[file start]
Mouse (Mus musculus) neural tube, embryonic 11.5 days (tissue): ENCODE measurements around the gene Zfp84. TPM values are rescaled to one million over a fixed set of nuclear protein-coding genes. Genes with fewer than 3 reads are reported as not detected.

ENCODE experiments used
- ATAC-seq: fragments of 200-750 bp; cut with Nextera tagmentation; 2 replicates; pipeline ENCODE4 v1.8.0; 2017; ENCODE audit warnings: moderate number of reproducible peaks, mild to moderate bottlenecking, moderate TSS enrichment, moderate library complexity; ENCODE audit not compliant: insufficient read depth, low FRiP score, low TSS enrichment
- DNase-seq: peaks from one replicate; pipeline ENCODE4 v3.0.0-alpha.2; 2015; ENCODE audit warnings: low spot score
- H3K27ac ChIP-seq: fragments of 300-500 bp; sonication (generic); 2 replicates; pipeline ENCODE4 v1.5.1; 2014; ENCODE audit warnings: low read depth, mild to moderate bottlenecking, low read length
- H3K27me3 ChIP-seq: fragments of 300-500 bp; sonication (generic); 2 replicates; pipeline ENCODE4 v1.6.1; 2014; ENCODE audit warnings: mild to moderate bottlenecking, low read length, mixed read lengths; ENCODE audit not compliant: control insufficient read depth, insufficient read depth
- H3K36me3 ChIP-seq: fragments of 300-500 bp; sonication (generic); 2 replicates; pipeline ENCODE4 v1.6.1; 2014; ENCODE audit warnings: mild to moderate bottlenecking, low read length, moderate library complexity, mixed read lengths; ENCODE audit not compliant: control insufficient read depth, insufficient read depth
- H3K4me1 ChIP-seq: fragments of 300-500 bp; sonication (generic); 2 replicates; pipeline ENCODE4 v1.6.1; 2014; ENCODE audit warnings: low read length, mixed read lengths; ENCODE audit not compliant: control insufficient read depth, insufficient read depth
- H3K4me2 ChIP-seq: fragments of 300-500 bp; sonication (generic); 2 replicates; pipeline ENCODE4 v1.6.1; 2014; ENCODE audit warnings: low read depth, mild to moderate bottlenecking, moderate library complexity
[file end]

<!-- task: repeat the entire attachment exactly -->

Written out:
Mouse (Mus musculus) neural tube, embryonic 11.5 days (tissue): ENCODE measurements around the gene Zfp84. TPM values are rescaled to one million over a fixed set of nuclear protein-coding genes. Genes with fewer than 3 reads are reported as not detected.

ENCODE experiments used
- ATAC-seq: fragments of 200-750 bp; cut with Nextera tagmentation; 2 replicates; pipeline ENCODE4 v1.8.0; 2017; ENCODE audit warnings: moderate number of reproducible peaks, mild to moderate bottlenecking, moderate TSS enrichment, moderate library complexity; ENCODE audit not compliant: insufficient read depth, low FRiP score, low TSS enrichment
- DNase-seq: peaks from one replicate; pipeline ENCODE4 v3.0.0-alpha.2; 2015; ENCODE audit warnings: low spot score
- H3K27ac ChIP-seq: fragments of 300-500 bp; sonication (generic); 2 replicates; pipeline ENCODE4 v1.5.1; 2014; ENCODE audit warnings: low read depth, mild to moderate bottlenecking, low read length
- H3K27me3 ChIP-seq: fragments of 300-500 bp; sonication (generic); 2 replicates; pipeline ENCODE4 v1.6.1; 2014; ENCODE audit warnings: mild to moderate bottlenecking, low read length, mixed read lengths; ENCODE audit not compliant: control insufficient read depth, insufficient read depth
- H3K36me3 ChIP-seq: fragments of 300-500 bp; sonication (generic); 2 replicates; pipeline ENCODE4 v1.6.1; 2014; ENCODE audit warnings: mild to moderate bottlenecking, low read length, moderate library complexity, mixed read lengths; ENCODE audit not compliant: control insufficient read depth, insufficient read depth
- H3K4me1 ChIP-seq: fragments of 300-500 bp; sonication (generic); 2 replicates; pipeline ENCODE4 v1.6.1; 2014; ENCODE audit warnings: low read length, mixed read lengths; ENCODE audit not compliant: control insufficient read depth, insufficient read depth
- H3K4me2 ChIP-seq: fragments of 300-500 bp; sonication (generic); 2 replicates; pipeline ENCODE4 v1.6.1; 2014; ENCODE audit warnings: low read depth, mild to moderate bottlenecking, moderate library complexity